Improved Bin Completion for Optimal Bin Packing and Number Partitioning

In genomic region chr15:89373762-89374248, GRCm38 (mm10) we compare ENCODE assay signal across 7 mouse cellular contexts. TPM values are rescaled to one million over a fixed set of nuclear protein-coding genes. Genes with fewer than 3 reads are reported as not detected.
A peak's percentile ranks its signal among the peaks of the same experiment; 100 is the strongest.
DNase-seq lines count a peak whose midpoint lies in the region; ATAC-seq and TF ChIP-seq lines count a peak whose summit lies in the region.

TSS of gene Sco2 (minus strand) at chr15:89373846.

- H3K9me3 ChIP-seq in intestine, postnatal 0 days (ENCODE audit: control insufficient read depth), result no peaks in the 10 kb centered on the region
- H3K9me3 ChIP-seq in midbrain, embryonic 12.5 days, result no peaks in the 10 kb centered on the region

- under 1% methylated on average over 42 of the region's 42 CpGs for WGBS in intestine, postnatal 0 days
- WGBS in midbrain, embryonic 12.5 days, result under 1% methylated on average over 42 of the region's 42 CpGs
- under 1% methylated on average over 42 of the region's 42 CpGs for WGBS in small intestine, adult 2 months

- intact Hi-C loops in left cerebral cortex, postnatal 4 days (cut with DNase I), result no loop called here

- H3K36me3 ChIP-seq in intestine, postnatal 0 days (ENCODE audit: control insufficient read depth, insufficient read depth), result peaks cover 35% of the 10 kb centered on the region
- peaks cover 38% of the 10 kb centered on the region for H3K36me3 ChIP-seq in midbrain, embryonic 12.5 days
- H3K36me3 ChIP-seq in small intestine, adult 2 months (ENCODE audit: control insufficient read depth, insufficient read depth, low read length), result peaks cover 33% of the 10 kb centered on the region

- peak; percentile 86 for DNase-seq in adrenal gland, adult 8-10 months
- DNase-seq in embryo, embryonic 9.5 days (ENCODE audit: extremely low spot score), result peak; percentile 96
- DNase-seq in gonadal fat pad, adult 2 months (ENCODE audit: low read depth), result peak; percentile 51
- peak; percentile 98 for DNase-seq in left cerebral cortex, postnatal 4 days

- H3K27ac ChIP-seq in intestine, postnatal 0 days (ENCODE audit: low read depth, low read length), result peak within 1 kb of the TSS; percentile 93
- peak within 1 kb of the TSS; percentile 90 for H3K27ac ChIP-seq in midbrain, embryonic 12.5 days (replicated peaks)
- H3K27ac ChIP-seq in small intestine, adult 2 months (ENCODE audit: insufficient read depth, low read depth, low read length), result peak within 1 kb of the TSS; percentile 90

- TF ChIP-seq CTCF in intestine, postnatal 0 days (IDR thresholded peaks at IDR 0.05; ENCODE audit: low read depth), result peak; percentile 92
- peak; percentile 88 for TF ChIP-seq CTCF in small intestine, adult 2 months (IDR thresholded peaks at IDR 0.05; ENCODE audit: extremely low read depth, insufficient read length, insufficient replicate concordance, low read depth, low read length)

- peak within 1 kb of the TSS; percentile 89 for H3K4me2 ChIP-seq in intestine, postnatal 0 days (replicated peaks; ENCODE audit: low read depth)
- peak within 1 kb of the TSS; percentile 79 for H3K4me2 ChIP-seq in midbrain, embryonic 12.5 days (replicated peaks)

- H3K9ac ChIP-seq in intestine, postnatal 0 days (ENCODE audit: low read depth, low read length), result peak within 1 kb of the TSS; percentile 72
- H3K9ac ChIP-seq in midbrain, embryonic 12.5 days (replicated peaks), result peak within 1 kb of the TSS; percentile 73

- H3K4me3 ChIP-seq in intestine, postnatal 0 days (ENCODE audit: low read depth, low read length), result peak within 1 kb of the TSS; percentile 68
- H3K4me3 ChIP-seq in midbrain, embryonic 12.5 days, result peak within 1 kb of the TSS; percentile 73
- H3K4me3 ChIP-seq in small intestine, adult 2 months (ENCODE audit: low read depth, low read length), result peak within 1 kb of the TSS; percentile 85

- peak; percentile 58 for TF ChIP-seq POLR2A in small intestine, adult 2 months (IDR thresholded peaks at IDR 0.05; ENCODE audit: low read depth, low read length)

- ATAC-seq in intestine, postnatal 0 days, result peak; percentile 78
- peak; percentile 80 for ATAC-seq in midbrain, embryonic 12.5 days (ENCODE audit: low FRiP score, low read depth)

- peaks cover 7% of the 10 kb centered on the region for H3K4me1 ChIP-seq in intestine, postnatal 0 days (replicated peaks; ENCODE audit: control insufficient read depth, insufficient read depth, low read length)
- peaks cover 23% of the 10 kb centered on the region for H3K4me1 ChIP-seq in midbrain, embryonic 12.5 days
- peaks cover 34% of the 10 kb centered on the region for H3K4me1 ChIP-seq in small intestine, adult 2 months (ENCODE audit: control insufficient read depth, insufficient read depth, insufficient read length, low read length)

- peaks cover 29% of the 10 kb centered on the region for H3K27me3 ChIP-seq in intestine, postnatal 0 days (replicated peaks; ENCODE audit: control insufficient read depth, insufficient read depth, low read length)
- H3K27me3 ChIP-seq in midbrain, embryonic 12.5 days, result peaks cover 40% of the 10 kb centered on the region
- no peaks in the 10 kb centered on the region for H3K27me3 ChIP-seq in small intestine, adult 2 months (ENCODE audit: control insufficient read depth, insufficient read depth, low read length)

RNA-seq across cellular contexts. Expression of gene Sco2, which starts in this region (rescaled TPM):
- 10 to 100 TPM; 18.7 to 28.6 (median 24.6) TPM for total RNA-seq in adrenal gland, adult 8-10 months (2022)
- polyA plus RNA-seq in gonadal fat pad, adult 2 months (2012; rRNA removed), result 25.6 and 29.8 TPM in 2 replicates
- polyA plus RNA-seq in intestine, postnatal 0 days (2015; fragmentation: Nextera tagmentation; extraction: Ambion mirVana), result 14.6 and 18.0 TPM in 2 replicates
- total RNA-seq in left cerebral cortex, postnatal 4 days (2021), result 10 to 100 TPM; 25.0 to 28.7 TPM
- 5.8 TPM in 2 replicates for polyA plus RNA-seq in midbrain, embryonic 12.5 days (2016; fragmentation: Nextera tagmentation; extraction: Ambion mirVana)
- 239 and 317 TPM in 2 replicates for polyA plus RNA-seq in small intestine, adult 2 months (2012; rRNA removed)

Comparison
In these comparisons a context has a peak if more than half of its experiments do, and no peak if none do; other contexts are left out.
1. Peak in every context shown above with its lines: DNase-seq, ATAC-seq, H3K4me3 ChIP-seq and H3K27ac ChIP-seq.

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Proceedings of the Twenty-Third International Joint Conference on Artificial Intelligence Improved Bin Completion for Optimal Bin Packing and Number Partitioning Ethan L. Schreiber and Richard E. Korf Department of Computer Science University of California, Los Angeles Los Angeles, CA 90095 USA [email protected], [email protected] Abstract all jobs (the makespan) is minimized. In fact, number par- titioning is also called multiprocessor scheduling and is also The bin-packing problem is to partition a multiset NP-Complete (Problem SS8 of [Garey and Johnson, 1979]). of n numbers into as few bins of capacity C as First, we describe lower and upper bounds for bin pack- possible, such that the sum of the numbers in each ing. We then present two optimal bin-packing algorithms: bin bin does not exceed C. We compare two existing completion (BC) [Korf, 2003], a heuristic search algorithm; algorithms for solving this problem: bin comple- and branch-and-cut-and-price (BCP) [Valerio´ de Carvalho, tion (BC) and branch-and-cut-and-price (BCP). We 1999; Vanderbeck, 1999; Belov and Scheithauer, 2006], an show experimentally that the problem difﬁculty and integer linear programming algorithm which is considered the dominant algorithm are a function of n, the preci- current state of the art. We also present algorithmic improve- sion of the input elements and the number of bins ments to BC which we call improved bin completion (IBC). in an optimal solution. We describe three improve- We run a set of bin packing experiments and show that the ments to BC which result in a speedup of up to ﬁve difﬁculty in solving an instance depends on n, the number of orders of magnitude as compared to the original BC bins in the solution and the precision of the input elements. algorithm. While the current belief is that BCP We then describe the relationship between bin packing and is the dominant bin-packing algorithm, we show number partitioning and how to use bin-packing algorithms to that improved BC is up to ﬁve orders of magni- solve number-partitioning problems. Furthermore, we show tude faster than a state-of-the-art BCP algorithm on how to use solutions to the number-partitioning problem to problems with relatively few bins. We then explore ﬁnd hard bin packing instances. a closely related problem, the number-partitioning problem, and show that an algorithm based on im- proved bin packing is up to three orders of magni- 2 Bounds for Bin Packing tude faster than a BCP solver called DIMM which There is a large literature on both upper and lower bounds for claims to be state of the art. Finally, we show how bin packing. Since this paper focuses on optimal solutions to use number partitioning to generate difﬁcult bin- and not approximation algorithms, we describe two lower packing instances. bounds and one upper bound, refering the reader to external sources for more information on bounds. For example, see [Fekete and Schepers, 2001; Coffman Jr et al., 1996]. 1 Introduction & Overview Given a multiset S = fs1; s2:::; sng of n elements and a bin 2.1 L1 and L2 Lower Bounds capacity C, all positive integers, the bin-packing problem is A bin packing lower bound function efﬁciently computes the to separate the elements of S into as few subsets (bins) as minimum number of bins of capacity C needed to pack the possible, such that the sum of each subset is no greater than input set S. If we ﬁnd a packing of this many bins while C. For example, given S = f1; 2; 2; 3; 5; 6; 8g and C = 10, searching for a solution, we can terminate our search and im- there is an optimal packing into 3 bins: f2; 8g; f1; 2; 5g and mediately return that solution as optimal. f3; 6g. An example application is packing computer ﬁles of Martello and Toth introduce two lower bounds [1990b]. varying size into memory blocks of ﬁxed size. Bin packing is The lower bound L1 sums the elements, divides by the bin ca- NP-Complete (Problem SR1 of [Garey and Johnson, 1979]). pacity and rounds up. L2, also referred to as the wasted space Given S and a positive integer k ≥ 2, the number- heuristic, is explained clearly by Korf [2002]. L2 calculates partitioning problem is to ﬁnd the smallest capacity C such the amount of bin capacity that must be wasted (unused) in that the elements of S can be packed into k bins. For ex- any packing and adds this to the sum of all input elements ample, with S = f1; 2; 2; 3; 5; 6; 8g and k = 3, the optimal before dividing by the bin capacity and rounding up. partitioning is f1; 8g; f2; 2; 5g and f3; 6g requiring a capac- Let w be the wasted space, initialized to 0. While there ity of 9. The classic application is partitioning a set of pro- are still elements left in S, remove the largest element s1 and cesses onto k processors such that the total time to complete calculate the residual bin capacity r = C − s1 left after s1 is 651 placed in a bin. Then, remove from S all elements with value in all bins must be no greater than [(best−1)∗C]−sum(S), less than or equal to r and store their sum in the variable sum. which we call the total allowed waste or W . If sum ≤ r, add r − sum to w. If sum > r, then sum − r is At each node of the search tree, BC generates all feasible carried over and added to the sum computed for the next bin. sets which include the largest remaining element and whose The algorithm terminates when no elements are left in S. L2 waste when added to the previous bins’ waste does not ex- is then calculated as: ceed the total allowed waste. These sets are sorted by their n sums in decreasing order. BC then branches on each feasible 1 P L2(S) = C w + si set F , removing the elements of F from S for the subtree be- i=1 neath the node corresponding to F . If all elements are packed 2.2 First-Fit & Best-Fit Decreasing Upper Bounds in fewer than best bins, best is updated to the new value. If this new value equals the lower bound, BC terminates, return- A feasible packing is an assignment of elements to bins such ing this packing. Otherwise, the search terminates when all that the sum of the elements in each bin is not greater than C. completions have been exhaustively searched. Any feasible packing of S provides an upper bound. First- ﬁt decreasing (FFD) and best-ﬁt decreasing (BFD) [Johnson, 3.2 Generating Completions ] 1973 are classic approximation algorithms for bin packing. At each node in the BC search tree, we branch on a set of fea- For both, we sort the elements of S in decreasing order and sible completions. As mentioned above, we always include consider the items one at a time. For FFD, each element the largest remaining element. Call w the sum of the waste so is placed into the ﬁrst bin it ﬁts into. For BFD, each ele- far in all completed bins, which cannot exceed W , the total ment is placed into the most full bin it ﬁts into. Consider allowed waste. The sum of each completion must be in the S=f15,10,6,4,3,2g and C=20. The FFD and BFD solutions range [C − (W − w);C]. are [f15; 4g; f10; 6; 3g; f2g] and [f15; 3; 2g; f10; 6; 4g]. Call R the set of elements remaining. The simplest way to exhaustively search for all subsets in a range is using an inclu- 3 Bin Completion (BC) sion/exclusion binary search tree. The nodes at depth d of the th Bin-packing algorithms by Eilon and Christoﬁdes [1971] and tree correspond to the d element of R. The left edge leav- Martello and Toth [1990a] consider input elements one at a ing a node corresponds to including the element in all subsets time and assign them to bins. In contrast, bin completion below it and the right edge corresponds to excluding the ele- [Korf, 2002; 2003] considers the bins one at a time and as- ment. As we exhaustively search the tree, we keep a running signs a complete set of elements to them. We ﬁrst describe sum of all included elements at a node. At any terminal node, Korf’s original algorithm 1, then our extensions to it. if the sum is in range, we add the corresponding subset to our list of completions. If the sum is ≥ C, we can prune as all 3.1 The Original BC Algorithm distinct subsets below would have sum > C. We can also prune if the sum of the remaining elements on the path plus BC is a branch-and-bound algorithm with initial lower and the running sum are smaller than C − (W − w). upper bounds computed using L2 wasted space and BFD. If these bounds are equal, the BFD solution is returned as opti- 3.3 Dominance mal. Otherwise, a tree search is performed with the variable best initialized to the number of bins in the BFD solution. Some completions are dominated by others and need not be considered. Given feasible sets F and F , F dominates F A feasible set is a set of input elements with sum no greater 1 2 1 2 if the optimal solution after packing a bin with F is at least than C.